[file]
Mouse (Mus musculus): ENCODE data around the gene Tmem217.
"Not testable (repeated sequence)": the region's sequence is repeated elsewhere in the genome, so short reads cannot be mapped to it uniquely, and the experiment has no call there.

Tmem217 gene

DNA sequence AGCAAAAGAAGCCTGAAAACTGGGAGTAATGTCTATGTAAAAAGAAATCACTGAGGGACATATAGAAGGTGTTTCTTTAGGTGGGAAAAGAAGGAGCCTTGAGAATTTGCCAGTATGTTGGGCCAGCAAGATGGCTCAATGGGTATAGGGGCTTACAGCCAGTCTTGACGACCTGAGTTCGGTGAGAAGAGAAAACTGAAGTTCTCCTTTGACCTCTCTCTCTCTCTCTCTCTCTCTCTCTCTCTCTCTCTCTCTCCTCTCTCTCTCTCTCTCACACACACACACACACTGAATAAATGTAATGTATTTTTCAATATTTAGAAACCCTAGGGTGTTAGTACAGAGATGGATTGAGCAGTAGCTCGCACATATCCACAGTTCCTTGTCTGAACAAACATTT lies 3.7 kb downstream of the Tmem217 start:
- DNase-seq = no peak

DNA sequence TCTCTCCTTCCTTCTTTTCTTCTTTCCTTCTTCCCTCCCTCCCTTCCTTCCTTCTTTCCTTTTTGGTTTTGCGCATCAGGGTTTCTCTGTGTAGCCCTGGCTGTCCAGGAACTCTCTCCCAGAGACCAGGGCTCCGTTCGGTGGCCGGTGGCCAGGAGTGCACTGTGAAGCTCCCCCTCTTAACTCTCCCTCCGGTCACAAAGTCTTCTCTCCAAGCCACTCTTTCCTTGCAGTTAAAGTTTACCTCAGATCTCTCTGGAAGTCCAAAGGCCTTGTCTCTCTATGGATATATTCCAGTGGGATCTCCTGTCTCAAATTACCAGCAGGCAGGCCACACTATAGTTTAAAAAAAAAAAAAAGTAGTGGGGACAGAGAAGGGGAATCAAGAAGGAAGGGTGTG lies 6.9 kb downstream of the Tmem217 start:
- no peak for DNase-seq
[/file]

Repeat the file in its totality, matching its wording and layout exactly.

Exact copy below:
Mouse (Mus musculus): ENCODE data around the gene Tmem217.
"Not testable (repeated sequence)": the region's sequence is repeated elsewhere in the genome, so short reads cannot be mapped to it uniquely, and the experiment has no call there.

Tmem217 gene

DNA sequence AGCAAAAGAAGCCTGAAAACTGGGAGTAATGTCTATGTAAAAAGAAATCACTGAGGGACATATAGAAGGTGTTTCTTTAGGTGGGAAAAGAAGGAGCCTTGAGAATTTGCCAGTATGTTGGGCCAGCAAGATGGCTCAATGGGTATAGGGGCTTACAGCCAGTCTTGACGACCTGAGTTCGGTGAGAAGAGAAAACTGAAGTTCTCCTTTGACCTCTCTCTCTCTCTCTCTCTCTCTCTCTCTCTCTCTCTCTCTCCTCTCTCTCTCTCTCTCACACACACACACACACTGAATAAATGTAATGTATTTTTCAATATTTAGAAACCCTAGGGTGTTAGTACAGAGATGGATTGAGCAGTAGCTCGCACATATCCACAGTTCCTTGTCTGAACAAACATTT lies 3.7 kb downstream of the Tmem217 start:
- DNase-seq = no peak

DNA sequence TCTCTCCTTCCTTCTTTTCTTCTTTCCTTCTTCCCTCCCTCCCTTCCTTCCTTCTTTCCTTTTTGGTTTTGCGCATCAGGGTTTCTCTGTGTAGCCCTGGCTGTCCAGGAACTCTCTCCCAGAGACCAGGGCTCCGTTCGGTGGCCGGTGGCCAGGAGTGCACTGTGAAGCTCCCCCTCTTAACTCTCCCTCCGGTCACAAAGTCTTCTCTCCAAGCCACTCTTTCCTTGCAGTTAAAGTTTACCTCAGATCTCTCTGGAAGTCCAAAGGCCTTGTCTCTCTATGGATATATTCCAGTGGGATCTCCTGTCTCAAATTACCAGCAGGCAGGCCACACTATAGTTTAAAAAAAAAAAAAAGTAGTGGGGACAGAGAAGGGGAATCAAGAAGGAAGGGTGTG lies 6.9 kb downstream of the Tmem217 start:
- no peak for DNase-seq